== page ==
The difference between variance, covariance, and correlation is:

*Variance*is a measure of variability from the mean*Covariance*is a measure of relationship between the variability (the variance) of 2 variables. This measure is scale dependent because it is not standardized.*Correlation/Correlation coefficient*is a measure of relationship between the variability (the variance) of 2 variables. This measure is standardized and is not scale dependent.

A more in-depth look into each of these is provided below. Here is data used to demonstrate the concepts on this page.

import os import pandas as pd import numpy as np # Setting a seed so the example is reproducible np.random.seed(4272018) df = pd.DataFrame(np.random.randint(low= 0, high= 20, size= (5, 2)), columns= ['Commercials Watched', 'Product Purchases']) df

Commercials Watched | Product Purchase |
---|---|

14 | 7 |

12 | 15 |

6 | 7 |

7 | 1 |

5 | 10 |

x̄ = 8.8 | ȳ = 8.0 |

SD_{x} = 3.96 |
SD_{y} = 5.10 |

## What is Variance?

Variance is a measure of how much the data varies from the mean. It can be represented as the following formula:

`variance(s`

^{2}) = ∑(x_{n} - x̄)^{2}/ N-1

Where x_{n}= value point, x̄= mean, and N= number of observations. The variance in the variable Commercials Watched can be calculated as:

`x̄ (Commercials Watch) = (14 + 12 + 6 + 7 + 5)/ 5 = 8.8`

variance(s^{2}) = ((14 - 8.8)^{2} + (12 - 8.8)^{2} + (6 - 8.8)^{2} + (7 - 8.8)^{2} + (5 - 8.8)^{2}) / (5 - 1)

variance(s^{2}) = 15.7

This can be calculated very simply in Python.

df['Commercials Watched'].var()

## What is Covariance?

Covariance is a measure of relationship between 2 variables. It measures the degree of change in the variables, i.e. when one variable changes, will there be the same/a similar change in the other variable. The formula can be represented as:

`covariance(x,y)= ∑(x`

_{n} - x̄)(y_{n} - ȳ)/N-1

It’s the same formula as when calculating variance of a single variable, except instead of squaring each difference, we multiply by the other variables difference for that same observation. The covariance for Commercials Watched and Product Purchases can be calculated as:

`ȳ (Product Purchases)= (7 + 15 + 7 + 1 + 10)/ 5 = 8`

covariance(x,y)= ((14-8.8)(7-8) + (12-8.8)(15-8) + (6-8.8)(7-8) + (7-8.8)(1-8) + (5-8.8)(10-8)) / 5-1 = 6.25

Again, this can be calculated easily in Python.

df[['Commercials Watched', 'Product Purchases']].cov()

The issue with covariance is that it requires both variables to be measured on the same scale to get some meaning, i.e. covariance is not standardized and it’s interpretation is scale dependent. One cannot easily compare different covariance measurements unless the variables are all on the same scale. This is were correlation comes in.

## What is Correlation and the Correlation Coefficient?

The measure of correlation overcomes the scale dependency of covariance by standardizing the measures. Standardizing measures makes it so the variables are on the same scale of measurement. The values are standardized which converts them into Z-scores. A Z-score is a standardized measure which measures variability from the mean.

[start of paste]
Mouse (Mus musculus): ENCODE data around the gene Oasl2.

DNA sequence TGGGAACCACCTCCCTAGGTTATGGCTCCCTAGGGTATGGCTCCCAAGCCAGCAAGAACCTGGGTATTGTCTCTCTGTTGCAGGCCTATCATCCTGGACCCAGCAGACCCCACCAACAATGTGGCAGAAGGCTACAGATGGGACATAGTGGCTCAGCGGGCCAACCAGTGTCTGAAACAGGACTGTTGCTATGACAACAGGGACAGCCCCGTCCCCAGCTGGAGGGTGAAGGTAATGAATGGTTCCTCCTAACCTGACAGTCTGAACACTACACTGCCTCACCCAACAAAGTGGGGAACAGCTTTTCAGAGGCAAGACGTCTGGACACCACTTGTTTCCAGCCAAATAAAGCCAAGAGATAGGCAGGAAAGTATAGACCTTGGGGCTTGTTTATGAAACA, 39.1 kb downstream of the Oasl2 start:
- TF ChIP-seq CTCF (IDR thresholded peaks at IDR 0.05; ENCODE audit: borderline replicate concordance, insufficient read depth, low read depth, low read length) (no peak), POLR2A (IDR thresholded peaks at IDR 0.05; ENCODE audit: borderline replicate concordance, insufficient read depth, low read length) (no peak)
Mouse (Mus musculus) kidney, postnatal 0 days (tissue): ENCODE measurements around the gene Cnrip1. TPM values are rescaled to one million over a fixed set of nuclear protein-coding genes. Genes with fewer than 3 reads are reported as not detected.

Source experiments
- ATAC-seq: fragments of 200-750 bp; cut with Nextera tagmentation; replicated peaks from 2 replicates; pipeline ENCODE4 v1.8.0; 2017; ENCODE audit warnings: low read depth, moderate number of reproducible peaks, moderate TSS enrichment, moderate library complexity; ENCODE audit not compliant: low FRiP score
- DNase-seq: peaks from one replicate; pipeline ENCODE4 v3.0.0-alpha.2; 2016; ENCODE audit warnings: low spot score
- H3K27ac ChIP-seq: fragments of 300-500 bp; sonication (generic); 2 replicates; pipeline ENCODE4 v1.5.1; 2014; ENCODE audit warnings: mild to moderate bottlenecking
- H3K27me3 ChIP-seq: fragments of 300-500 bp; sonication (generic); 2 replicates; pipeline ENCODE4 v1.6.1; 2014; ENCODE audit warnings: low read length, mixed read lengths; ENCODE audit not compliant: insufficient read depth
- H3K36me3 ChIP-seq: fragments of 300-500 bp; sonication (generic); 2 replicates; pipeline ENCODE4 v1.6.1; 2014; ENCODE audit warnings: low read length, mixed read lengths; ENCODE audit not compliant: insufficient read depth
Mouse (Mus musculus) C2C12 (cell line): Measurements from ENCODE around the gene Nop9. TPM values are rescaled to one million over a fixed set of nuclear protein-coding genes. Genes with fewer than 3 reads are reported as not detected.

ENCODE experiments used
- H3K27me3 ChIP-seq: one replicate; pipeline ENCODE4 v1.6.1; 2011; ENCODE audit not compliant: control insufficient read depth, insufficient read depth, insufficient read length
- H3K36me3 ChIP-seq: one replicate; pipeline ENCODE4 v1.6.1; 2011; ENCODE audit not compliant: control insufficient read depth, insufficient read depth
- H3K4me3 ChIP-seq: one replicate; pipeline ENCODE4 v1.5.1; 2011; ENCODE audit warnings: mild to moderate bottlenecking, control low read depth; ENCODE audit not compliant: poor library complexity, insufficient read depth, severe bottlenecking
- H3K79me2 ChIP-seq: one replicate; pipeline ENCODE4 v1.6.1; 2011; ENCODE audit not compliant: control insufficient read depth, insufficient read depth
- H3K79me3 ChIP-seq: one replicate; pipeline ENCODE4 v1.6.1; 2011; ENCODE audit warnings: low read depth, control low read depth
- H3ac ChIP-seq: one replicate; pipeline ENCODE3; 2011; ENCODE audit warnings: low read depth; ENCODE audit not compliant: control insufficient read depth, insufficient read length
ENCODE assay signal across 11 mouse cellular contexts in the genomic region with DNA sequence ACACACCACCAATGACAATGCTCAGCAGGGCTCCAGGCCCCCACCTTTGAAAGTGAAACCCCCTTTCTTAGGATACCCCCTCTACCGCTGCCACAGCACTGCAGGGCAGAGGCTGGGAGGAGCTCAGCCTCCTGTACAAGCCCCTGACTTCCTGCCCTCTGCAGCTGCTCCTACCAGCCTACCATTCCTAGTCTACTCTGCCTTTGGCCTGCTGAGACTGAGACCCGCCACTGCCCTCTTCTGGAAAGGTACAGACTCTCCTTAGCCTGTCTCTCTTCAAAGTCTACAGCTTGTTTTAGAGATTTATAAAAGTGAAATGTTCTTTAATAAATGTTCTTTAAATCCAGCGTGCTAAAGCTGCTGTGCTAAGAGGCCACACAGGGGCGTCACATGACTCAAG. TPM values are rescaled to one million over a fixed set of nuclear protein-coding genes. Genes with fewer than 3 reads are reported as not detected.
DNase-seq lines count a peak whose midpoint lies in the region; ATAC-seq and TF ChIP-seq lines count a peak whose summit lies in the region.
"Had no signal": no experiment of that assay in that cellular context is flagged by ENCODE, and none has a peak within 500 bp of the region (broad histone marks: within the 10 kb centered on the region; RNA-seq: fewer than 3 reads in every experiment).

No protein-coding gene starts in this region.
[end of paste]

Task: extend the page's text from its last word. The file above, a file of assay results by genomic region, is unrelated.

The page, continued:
The data are converted to Z-scores by taking the value point and subtracting the mean from it, and then dividing by the standard deviation. This can be represented in a formula as:

`standardize value = (x - x̄)/ SD`

_{x}

Where x_{n}= value point, x̄= mean, and SD_{x}= standard deviation. To see what this look like, let’s convert a few values. The standard deviation for Commercials Watched is 3.96, and the standard deviation for Product Purchases is 5.10.

`Commercials Watched | Product Purchases`

(14-8.8)/3.96 = 1.31 | (7-8)/5.10 = -0.20

(12-8.8)/3.96 = 0.81 | (15-8)/5.10 = 1.37

(6-8.8)/3.96 = -0.71 | (7-8)/5.10 = -0.20

One doesn’t need to convert the data to Z-scores before performing the calculation as the standardization occurs in the correlation calculation. The correlation formula is as follows:

`r(x,y)= ∑(x`

_{n} - x̄)(y_{n} - ȳ)/((N-1)SD_{x}SD_{y}

It’s the same formula as the covariance formula, except we added an extra step when calculating the denominator. This equation is known as the Pearson correlation coefficient. Let’s see what the formula looks like using the data.

`r(x,y)= ((14-8.8)(7-8) + (12-8.8)(15-8) + (6-8.8)(7-8) + (7-8.8)(1-8) + (5-8.8)(10-8)) / (5-1)3.96*5.10 = 0.31`

This can be calculated very easily with Python.

df[['Commercials Watched', 'Product Purchases']].corr()

A correlation coefficient will always be between -1 and 1. The closer the value is to -1 or 1, the strong the relationship, the closer to 0 then the weaker it is. If the correlation coefficient value is positive, it means as one variable increase so does the other, and if the correlation coefficient value is negative, it means as one variable increases the other decreases. If the correlation coefficient is negative, the way to see which variable increases/decreases is to plot the data. It’s usually plotted as a scatter plot.

There are not set standards for what is considered a weak or strong correlation. It’s usually field dependent, but a guideline is below.

r value | Strength |
---|---|

0.0 – 0.2 | Weak correlation |

0.3 – 0.6 | Moderate correlation |

0.7 – 1.0 | Strong correlation |

There are other equations to calculate correlation coefficients, such as Spearman’s rank (a.k.a. Spearman’s correlation), Kendall’s tau, biserial, and point-biseral correlations. Each of which have different assumptions about the data that must be met in order for the calculations to be considered accurate. This page will not go into each of those as it’s out of the scope of this page’s goal, which is to explain what variance, covariance, and correlation are, the differences between them, and how they are very similar.